Reflections on a year of Making for Change: Waltham Forest
As we look back on 2019, a year which saw Waltham Forest being the first London Borough of Culture, it seems a timely opportunity for me to reflect on what we have achieved throughout the year-long Making for Change: Waltham Forest project. As a research fellow at Centre for Sustainable Fashion (CSF), I’ve been exploring ways in which design activism can create counter-narratives towards sustainability in fashion. As part of my role, I also represent CSF within the Change Network, a committee established at London College of Fashion (LCF) as we plan the College’s move to Stratford in 2022.
I have always adopted a participatory design approach to all my projects, working across multiple stakeholders to activate social innovations; hence, when Laura Gander-Howe (Director of Public Engagement & Culture at LCF) offered for me to take on this project, I felt this was a great opportunity to make connections with organisations across East London. I thought this would have given us a chance to build relationships – instead of ‘parachuting’ into Stratford (where the new LCF Campus will be) in three years’ time without any relevance for, or engagement with, the local community. This project provided an interesting challenge to undertake fashion activism within local government, an opportunity to activate change from within the system. I then decided to adopt a ‘quiet’ form of activism, an embedded and situated approach to co-designing meaningful social innovations within the local community.
Furthermore, the themes in which Waltham Forest’s bid for the London Borough of Culture was grounded – makers, fellows and radicals – were in line with my own experiences and research interests. Straight away I felt this project was close to my heart, as I previously lived in Walthamstow; I was somehow immersed in the context and I could relate to its cultural heritage, whilst also being somehow an insider/outsider of the local community – a position which can be beneficiary when you want to activate change. Located in the heart of Walthamstow, the William Morris Gallery has long been a source of inspiration for me since I started studying design, and the issues of cultural sustainability have since then driven my work.
From proposal to live project
After an initial approval of my project proposal, I was awarded a small grant from the London Borough of Culture team to undertake a two-month residency from Waltham Forest Town Hall. This way, I could scope the project in consultation with many different departments – Culture, Education, Business Growth and Regeneration. After presenting my proposal at the Town Hall in January 2019 I was given the go ahead, alongside substantial funding, to undertake this project from March 2019 to January 2020.
I cannot quite believe how fast time has passed and that we have now reached the end of this project, including the ‘Making for Change: Waltham Forest’ showcase, a three-week-long exhibition of the projects’ outcomes. The showcase, supported by the Sheepdrove Trust, took place in a newly developed fashion hub, Arbeit Studios Leyton Green. Until recently, this was a derelict supermarket and now provides affordable workspace and support for local businesses, flexible gallery space and delivers shared services for the borough.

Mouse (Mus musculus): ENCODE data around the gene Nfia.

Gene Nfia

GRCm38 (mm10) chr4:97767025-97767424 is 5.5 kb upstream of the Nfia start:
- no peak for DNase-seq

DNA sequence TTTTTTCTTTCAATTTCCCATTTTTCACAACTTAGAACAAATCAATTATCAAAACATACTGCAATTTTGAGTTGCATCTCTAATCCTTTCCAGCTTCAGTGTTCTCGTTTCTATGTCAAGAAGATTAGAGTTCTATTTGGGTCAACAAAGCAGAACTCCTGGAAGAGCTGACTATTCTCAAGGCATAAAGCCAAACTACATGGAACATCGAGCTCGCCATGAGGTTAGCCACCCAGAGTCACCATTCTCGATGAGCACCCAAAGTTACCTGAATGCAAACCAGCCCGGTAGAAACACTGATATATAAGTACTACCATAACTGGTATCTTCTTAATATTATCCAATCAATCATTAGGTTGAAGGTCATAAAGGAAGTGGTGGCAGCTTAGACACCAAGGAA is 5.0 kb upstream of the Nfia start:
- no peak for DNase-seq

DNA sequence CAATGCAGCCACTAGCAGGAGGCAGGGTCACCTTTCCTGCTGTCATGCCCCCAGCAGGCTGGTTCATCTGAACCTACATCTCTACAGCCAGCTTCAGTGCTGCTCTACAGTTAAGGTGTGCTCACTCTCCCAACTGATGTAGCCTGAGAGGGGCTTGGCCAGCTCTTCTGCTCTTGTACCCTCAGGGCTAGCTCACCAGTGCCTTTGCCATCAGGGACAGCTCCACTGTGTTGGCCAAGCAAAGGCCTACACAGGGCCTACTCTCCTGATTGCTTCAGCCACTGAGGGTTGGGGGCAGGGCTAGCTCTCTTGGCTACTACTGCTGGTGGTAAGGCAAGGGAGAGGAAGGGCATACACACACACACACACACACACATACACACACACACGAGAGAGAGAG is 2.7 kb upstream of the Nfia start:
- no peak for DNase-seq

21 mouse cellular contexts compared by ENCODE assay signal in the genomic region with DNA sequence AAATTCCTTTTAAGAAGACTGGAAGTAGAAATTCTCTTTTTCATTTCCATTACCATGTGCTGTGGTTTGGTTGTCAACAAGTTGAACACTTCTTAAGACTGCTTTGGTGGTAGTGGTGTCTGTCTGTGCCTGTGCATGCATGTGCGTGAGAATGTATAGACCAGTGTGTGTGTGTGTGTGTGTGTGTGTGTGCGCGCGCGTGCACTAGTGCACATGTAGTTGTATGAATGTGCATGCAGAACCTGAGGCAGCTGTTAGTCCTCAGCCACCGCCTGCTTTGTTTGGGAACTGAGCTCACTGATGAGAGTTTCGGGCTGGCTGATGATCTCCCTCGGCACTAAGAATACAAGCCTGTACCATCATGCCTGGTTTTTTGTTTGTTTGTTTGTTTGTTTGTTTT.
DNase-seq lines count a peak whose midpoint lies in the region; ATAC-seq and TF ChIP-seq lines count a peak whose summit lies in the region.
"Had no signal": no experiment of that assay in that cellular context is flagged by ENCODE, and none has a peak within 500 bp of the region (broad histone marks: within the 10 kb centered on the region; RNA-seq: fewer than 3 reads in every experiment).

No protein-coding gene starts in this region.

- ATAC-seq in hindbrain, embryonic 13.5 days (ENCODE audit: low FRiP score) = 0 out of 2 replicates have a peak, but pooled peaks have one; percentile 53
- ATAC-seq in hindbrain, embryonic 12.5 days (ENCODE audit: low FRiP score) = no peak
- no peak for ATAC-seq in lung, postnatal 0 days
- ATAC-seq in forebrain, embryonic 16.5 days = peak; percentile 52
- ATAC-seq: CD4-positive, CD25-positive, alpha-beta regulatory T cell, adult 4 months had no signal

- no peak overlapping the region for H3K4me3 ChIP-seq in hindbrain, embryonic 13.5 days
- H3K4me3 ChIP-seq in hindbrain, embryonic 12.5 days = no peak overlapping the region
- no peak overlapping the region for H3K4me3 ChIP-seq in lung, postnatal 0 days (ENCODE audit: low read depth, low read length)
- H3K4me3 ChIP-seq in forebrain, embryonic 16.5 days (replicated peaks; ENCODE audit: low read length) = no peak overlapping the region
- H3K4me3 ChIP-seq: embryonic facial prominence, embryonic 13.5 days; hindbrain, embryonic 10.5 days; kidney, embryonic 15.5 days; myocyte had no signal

Comprising of three main areas – Education, Manufacturing and Community Engagement
Making for Change: Waltham Forest explored how fashion and making can lead to positive change and activate legacies within the local community. The project comprised of a range of activities, in relation to three main areas – education, manufacturing, and community engagement.
With the aim of ensuring a pipeline of skills training and acquisition, we have collaborated with three schools and further education institutions (Waltham Forest College, Belmont Park School and Buxton School) through five programmes: a Collaborative Unit on “Activating Change”, Fashion District’s Innovation Challenge themed around “A Store of the Future”, Fashion Futures 2030, Fashion Club and Fashion Unit. Through teaching in local schools (using resources developed by LCF staff members), we have contributed to embedding sustainability and future thinking into educating the youth.
Three LCF researchers have undertaken residencies in – micro, medium and large – fashion design and manufacturing businesses based in Waltham Forest (Cactus Leather, Blackhorse Lane Ateliers, and Wagland Textiles) addressing issues of economic, environmental, social and cultural sustainability. Through collaboration with such businesses, we have contributed to communicating their unique stories of craftsmanship and heritage, but also fostering sustainability and innovation. One residency aimed at raising awareness of heritage craft skills and preserving them by training other people, whilst also contributing further income to the business. Another researcher experimented with innovative laundry practices and laser-based finishing on jeans to reduce consumption of water and chemical emissions and developed four possible scenarios for a Smart Wash Lab in East London. The third researcher in residence developed different policy recommendations for sustainable manufacturing of fabrics, specifically recycled polyester.
We have also worked and engaged with the local community – especially young people and hard to reach groups – in a range of participatory making activities